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Big Questions
How Does Autopilot Work on an Airplane?
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How does autopilot work on an airplane?

Joe Shelton:

David Micklewhyte’s answer is a good one. There are essentially a few types of features that different autopilots have. Some autopilots only have some of these features, while the more powerful autopilots do it all.

  • Heading Hold: There’s a small indicator that the pilot can set on the desired heading and the airplane will fly that heading. This feature doesn’t take the need for wind correction to desired routing into account; that’s left to the pilot.
  • Heading and Navigation: In addition to holding a heading, this version will take an electronic navigation input (e.g. GPS or VOR) and will follow (fly) that navigation reference. It’s sort of like an automated car in that it follows the navigator’s input and the pilot monitors.
  • Altitude Hold: Again, in addition to the above, a desired altitude can be set and the aircraft will fly at that altitude. Some autopilots have the capability for the pilot to select a desired altitude and a climb or descent rate and the aircraft will automatically climb or descend to that altitude and then hold the altitude.
  • Instrument Approaches: Autopilots with this capability will fly preprogrammed instrument approaches to the point where the pilot either takes control and lands or has the autopilot execute a missed approach.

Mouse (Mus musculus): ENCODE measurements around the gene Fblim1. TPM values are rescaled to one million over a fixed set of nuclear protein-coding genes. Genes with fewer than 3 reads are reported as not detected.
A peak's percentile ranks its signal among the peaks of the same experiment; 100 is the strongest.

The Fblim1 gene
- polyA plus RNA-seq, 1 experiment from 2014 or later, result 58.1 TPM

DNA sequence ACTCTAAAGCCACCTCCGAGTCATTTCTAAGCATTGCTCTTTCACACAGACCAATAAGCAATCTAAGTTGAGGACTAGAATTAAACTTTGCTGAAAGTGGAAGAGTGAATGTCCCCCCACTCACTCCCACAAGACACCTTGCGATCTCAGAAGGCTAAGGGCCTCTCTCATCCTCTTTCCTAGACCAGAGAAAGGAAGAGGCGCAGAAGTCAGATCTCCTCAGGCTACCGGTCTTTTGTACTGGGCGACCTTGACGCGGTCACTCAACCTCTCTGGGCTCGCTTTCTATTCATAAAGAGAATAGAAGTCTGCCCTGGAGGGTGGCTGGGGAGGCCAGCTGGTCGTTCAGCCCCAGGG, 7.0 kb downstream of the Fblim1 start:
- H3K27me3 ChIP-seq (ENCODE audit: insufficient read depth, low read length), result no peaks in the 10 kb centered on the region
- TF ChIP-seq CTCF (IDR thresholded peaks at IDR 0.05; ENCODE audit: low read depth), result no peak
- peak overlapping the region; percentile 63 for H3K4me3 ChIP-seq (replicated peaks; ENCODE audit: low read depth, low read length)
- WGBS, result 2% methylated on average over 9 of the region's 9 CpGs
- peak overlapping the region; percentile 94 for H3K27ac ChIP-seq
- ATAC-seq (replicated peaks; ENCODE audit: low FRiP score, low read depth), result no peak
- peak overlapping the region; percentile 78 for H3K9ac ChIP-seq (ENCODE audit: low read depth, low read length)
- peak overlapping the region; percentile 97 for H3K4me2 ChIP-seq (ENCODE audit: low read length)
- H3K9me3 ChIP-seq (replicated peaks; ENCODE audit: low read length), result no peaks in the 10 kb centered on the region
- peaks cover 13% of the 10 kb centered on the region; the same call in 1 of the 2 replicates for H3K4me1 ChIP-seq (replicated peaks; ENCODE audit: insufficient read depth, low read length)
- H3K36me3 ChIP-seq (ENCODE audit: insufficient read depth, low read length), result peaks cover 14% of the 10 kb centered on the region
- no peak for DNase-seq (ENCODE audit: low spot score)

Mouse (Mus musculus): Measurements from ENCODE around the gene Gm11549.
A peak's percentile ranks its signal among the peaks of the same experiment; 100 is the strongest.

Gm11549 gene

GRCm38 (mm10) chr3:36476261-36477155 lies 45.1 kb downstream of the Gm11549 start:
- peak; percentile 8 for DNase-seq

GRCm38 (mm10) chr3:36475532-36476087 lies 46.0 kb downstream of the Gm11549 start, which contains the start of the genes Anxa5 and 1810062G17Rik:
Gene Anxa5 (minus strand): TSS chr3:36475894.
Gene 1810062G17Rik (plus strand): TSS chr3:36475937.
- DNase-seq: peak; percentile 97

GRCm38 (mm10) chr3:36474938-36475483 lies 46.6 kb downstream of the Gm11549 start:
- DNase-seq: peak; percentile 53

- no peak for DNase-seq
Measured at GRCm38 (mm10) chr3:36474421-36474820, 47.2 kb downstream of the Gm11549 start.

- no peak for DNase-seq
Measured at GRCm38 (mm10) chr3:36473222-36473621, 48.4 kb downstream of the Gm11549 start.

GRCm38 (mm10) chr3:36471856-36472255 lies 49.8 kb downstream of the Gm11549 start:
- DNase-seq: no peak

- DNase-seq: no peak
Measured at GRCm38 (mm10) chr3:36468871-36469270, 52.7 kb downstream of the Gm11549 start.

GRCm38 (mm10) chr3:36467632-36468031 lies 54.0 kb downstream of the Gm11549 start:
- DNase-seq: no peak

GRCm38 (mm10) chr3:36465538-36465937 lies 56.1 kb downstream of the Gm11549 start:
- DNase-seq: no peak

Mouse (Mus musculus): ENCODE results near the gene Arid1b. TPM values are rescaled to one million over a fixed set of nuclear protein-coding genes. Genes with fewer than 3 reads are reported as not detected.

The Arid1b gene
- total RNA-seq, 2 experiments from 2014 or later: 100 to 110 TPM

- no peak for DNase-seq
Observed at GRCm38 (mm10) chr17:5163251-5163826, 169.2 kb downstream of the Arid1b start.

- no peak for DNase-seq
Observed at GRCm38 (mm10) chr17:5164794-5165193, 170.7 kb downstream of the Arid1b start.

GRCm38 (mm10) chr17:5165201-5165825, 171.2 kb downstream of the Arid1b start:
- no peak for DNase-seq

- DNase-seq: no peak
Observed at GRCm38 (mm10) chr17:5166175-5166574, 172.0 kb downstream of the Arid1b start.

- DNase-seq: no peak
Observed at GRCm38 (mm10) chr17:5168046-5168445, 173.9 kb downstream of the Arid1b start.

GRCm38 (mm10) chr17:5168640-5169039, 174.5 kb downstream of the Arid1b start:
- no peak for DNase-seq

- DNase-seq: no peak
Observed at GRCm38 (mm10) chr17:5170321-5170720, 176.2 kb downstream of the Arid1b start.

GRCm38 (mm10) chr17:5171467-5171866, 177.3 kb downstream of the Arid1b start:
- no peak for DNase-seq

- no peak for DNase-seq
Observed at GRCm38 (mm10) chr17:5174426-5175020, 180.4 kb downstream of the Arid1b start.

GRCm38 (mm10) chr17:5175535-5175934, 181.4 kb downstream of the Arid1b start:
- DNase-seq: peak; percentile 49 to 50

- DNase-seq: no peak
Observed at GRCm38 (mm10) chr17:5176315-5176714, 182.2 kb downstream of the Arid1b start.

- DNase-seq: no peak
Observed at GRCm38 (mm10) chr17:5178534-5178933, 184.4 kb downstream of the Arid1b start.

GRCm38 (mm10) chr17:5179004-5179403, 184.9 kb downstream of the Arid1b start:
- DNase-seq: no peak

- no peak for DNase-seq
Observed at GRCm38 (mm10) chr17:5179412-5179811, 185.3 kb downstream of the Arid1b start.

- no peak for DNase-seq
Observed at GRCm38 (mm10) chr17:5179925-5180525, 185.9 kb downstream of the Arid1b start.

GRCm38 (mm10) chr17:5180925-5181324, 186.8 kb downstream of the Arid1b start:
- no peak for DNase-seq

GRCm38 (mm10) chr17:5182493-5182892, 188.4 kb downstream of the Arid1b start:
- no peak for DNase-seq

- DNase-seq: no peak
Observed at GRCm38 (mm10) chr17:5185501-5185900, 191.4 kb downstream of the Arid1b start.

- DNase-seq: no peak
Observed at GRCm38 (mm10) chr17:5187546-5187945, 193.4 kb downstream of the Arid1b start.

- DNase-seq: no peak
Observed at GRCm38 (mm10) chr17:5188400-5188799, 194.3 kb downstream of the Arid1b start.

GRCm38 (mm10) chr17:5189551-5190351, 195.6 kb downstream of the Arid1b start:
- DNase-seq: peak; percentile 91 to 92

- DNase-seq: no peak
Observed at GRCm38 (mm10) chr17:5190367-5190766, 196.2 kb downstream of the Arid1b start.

The autopilot is a powerful computer that takes input from either the pilot or a navigation device and essentially does what it is told to do. GPS navigators, for example, can have a full flight plan entered from departure to destination, and the autopilot will follow the navigator’s guidance.

These are the majority of the controls on the autopilot installed in my airplane:

HDG Knob = Heading knob (Used to set the desired heading)

AP = Autopilot (Pressing this turns the autopilot on)

FD = Flight Director (A form of navigational display that the pilot uses)

HDG = Heading (Tells the autopilot to fly the heading set by the Heading Knob)

NAV = Tells the autopilot to follow the input from the selected navigator

APR = Tells the autopilot to fly the chosen approach

ALT = Tells the autopilot to manage the altitude, controlled by the following:

VS = Vertical Speed (Tells the autopilot to climb or descend at the chosen rate)

Nose UP / Nose DN = Sets the climb/descent rate in feet per minute

FLC = Flight Level Change (An easy manual way to set the autopilot)

ALT Knob = Used to enter the desired altitude

This post originally appeared on Quora. Click here to view.